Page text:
On the plus side, workers of all ages who improve their technology proficiency will be increasingly valued. Our advice to the individual is take the initiative to learn technical skills. Don't wait for help from technical support at the office.
For businesses, the obvious answer is to invest about as much teaching workers how to use technology as they spend in acquiring this new technology. Recognize the need to invest time in transitioning to new services. Operations and HR teams should work with each department to make sure team leads understand the new product functionality and feel comfortable transitioning from old tools to new.
When onboarding a new tool, create easy-to-follow "cheat sheets" for daily functionality as it's applicable to your specific business. Distribute it to employees along with the log-in details, so they have the resources off the bat. Guiding them through the basics of the service will allow for quick adoption upfront.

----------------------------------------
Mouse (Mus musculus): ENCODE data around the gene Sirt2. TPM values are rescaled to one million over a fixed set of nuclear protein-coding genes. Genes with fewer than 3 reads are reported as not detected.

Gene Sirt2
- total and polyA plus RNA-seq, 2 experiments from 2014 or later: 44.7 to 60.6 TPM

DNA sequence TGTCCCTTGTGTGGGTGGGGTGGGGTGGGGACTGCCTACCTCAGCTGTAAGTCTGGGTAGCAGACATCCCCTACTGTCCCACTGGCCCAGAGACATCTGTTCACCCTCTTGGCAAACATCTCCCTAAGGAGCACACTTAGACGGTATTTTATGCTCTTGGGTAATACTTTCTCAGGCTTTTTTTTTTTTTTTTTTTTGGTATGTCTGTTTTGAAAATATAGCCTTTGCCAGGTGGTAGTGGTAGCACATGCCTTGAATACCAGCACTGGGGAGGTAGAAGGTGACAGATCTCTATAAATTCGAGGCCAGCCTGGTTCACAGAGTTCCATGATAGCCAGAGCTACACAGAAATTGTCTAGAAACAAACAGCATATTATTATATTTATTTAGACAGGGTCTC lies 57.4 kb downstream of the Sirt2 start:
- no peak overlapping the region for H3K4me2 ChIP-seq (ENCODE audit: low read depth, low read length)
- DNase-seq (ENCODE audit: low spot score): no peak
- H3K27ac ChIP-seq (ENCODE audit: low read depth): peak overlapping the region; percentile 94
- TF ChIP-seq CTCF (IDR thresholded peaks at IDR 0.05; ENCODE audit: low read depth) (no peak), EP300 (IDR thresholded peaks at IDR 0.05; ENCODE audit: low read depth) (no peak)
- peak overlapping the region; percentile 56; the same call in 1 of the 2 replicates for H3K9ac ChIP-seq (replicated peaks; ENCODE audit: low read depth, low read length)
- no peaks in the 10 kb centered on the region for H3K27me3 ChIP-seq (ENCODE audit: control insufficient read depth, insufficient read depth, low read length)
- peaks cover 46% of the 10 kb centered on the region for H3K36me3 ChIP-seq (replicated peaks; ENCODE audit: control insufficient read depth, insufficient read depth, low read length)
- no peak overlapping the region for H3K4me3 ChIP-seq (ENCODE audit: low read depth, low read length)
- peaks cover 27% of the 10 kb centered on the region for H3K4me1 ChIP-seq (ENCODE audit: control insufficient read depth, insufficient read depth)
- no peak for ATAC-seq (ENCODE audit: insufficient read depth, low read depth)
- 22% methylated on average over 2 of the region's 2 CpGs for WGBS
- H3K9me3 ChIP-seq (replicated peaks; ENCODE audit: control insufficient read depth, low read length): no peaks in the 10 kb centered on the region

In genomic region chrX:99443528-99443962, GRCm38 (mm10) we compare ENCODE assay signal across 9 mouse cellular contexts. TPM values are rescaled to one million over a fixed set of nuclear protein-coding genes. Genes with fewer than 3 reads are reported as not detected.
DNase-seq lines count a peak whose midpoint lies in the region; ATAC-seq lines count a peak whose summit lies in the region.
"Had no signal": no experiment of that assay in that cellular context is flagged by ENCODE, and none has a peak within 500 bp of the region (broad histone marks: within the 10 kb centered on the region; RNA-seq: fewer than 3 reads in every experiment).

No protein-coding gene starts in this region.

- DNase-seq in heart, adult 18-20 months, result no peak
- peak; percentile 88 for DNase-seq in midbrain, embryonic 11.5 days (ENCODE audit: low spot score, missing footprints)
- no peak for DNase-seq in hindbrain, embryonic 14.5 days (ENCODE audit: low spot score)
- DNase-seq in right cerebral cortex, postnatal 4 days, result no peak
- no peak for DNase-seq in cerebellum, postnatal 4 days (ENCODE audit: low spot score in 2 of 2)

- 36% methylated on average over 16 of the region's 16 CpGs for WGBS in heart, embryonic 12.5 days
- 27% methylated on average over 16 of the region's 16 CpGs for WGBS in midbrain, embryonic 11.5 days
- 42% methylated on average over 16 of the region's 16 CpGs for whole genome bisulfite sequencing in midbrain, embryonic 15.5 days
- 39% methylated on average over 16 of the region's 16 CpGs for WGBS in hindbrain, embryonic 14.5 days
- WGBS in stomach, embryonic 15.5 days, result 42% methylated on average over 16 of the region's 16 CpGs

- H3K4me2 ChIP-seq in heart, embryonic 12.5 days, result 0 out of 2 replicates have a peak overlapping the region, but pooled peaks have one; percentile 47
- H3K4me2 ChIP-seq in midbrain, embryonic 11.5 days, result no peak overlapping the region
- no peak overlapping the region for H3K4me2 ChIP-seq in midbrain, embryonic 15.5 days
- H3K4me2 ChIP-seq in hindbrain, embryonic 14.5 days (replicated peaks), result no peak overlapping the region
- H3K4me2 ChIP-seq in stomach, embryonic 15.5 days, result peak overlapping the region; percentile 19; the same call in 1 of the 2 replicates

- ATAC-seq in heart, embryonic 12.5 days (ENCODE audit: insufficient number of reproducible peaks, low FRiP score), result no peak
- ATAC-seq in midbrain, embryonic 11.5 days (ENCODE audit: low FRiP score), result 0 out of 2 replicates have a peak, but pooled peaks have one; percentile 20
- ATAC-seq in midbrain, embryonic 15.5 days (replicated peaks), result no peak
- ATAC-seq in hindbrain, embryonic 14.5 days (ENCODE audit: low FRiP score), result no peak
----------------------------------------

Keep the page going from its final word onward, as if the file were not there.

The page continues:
Take advantage of services provided by paid-subscriptions. Many cloud services assign account representatives to help with the onboarding of new tools. Take advantage of these resources. Have the representative conduct introductions to the product by webinar or in-person, or host office hours at your workplace while teams get up to speed.
Support the initial onboarding with regular trainings. Technologies update quickly, and ongoing trainings that cover new features or go more in-depth on specific aspects of the tools will ensure employees remain current and get ahead of the curve. Instead of traditional "lecture hall" style trainings, use on-demand content and an on-the-go platform that HR teams can customize and that employees can access when most convenient for them. It will feel less like just another meeting.